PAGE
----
Many individuals, as I have detailed previously, do not accept feedback well. In particular, critical feedback. Which is why suggestions such as sandwiching feedback (two bits of positive with one negative or more critical feedback) are put forth. These days, employees are oftentimes skeptical of critical feedback even calling it at times “petty.” Mind you, some individuals approach feedback in the workplace as if they were providing feedback to students. Now, that sounds well and good but many individuals in the workplace will tell you they are “done with school”. They are burnt out on the learning process and educational system. Thus, if you treat feedback in the workplace as if they are students they are not any more likely to be accepting of said feedback. Assuming people are on a continuous mode of learning can be a mistake. Honestly, some people don’t want to learn in the workplace. Some people are just there to do a job and don’t need the learning hassle and don’t need the critical feedback hassle. Now, this is all territory I have covered before.
What about praise? How do people handle praise in the workplace? Do people just eat it up? Are individuals skeptical of it? Well, I am here to warn you to be skeptical of it. When our forefathers fought for worker’s rights, we rightly wanted to be treated as human beings. But dont be lulled into complacency by praise that has been turned into a “management” tool.
A work colleague of mine forwarded this modern-day “fable” called the non-conformist bird which has been posted on numerous other blogs.
There once was a nonconformist bird that decided not to fly south for the winter. He said “I’ve had enough of this flying south every winter, I’ll just stay right here on this farm, what’s the big deal, anyway?” So he stayed. Winter came and was very cold, the nonconformist bird had never felt such cold weather and was afraid that he might freeze to death. Realizing he had made a big mistake by staying, he headed to a nearby barn for shelter. On his way to the barn it began to snow. The poor bird was cold, tired and hungry. “Why did I stay?” he asked himself as he collapsed on the ground. As he lay there covered by the snow, a cow happened by. The cow, feeling the need to relieve himself, crapped right on the bird. At first being angry the bird said, “Who did this horrible thing to me, how dare someone crap on me, I’ll get him for this!” The crap was too heavy for him to free himself. But, after a while the crap began to warm him and he forgot all about his anger. In fact he was so warm that he began to sing. A buzzard passing overheard the singing and went down to investigate. As he cleared away the crap to his delight he found the bird. The bird was so happy to be free from the crap that he thanked the buzzard, who then decided to eat the little bird.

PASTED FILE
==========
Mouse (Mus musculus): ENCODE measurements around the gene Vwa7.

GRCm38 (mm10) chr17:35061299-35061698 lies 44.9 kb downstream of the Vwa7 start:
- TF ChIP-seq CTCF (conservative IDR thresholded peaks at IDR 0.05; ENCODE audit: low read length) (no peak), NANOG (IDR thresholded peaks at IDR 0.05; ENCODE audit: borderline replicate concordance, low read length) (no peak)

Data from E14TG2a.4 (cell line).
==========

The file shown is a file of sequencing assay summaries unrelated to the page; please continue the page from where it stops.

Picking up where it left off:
Now, the widely circulated moral of this story is that Just because someone craps on you, it does not make them your enemy, and just because someone gets you out of the crap, it does not make them your friend.
I would like to apply this non-conformist bird story to the cycle of feedback in the workplace. Many feel that critical feedback is the equivalent on crapping on someone and many just can’t “take the crap” and thus oftentimes, the boss or the one providing the feedback becomes the enemy. The critical feedback provider becomes the one that many avoid or whisper about or don’t invite to lunch meetings. Of course, no one ever wants to invite the boss to an outing birthday party or otherwise and bosses have to learn to not take that personally –that is just the way of the universe. And most bosses don’t want to hang with their staff outside of work since there is a chance you actually don’t like them. Imagine if they are that needy and whiny in the workplace how are they in their social circles? But I digress.
So, there are those staff that love hanging with the “praiser”. The one that rarely gives critical feedback but always praises the heck out of a situation or just provides platitudes and empty words all around. It may seem that the Praiser may get you out of crap but in reality they are going to eat you alive at some point but you won’t see it coming and you won’t even realize it’s happening to you until you realize you are really in the dumps. Positive feedback is news or input to an employee about an effort well done. Praise goes a long way toward encouraging employees to do the things we know are good for the company or program. However, there is a time that it becomes empty. My question is how many times can people accept empty praise?
I have heard at times that person X was great supervisor because they were so honest and genuine –but what they really meant to say person x was a great supervisor because that person provided non-stop empty praise. By provided non-stop empty praise you allow employees to develop bad habits, which at the end of the day leads to bad program implementation and eventual hard feelings. In the non-profit world where the personal is political and the work is personal, praise holds a very special place in the organizational culture and psyche. Certain fields (i.e. caring professions) experience higher levels of burnout that are exemplified by feelings of depersonalization. Thusly, praise (regardless of whether it is empty) can go a long way to ameliorate burnout. But one shouldn’t view the effects of praise to be linear, but perhaps consider it to be a curve. There is a point at which it will plateau and actually be more detrimental. Empty praise can deter skills growth, decrease motivation and eventually even lead to the very feelings of depersonalization one may be trying to avoid.
So, moving ahead don’t be an empty praiser and don’t fall for the buzzard’s supposed charm.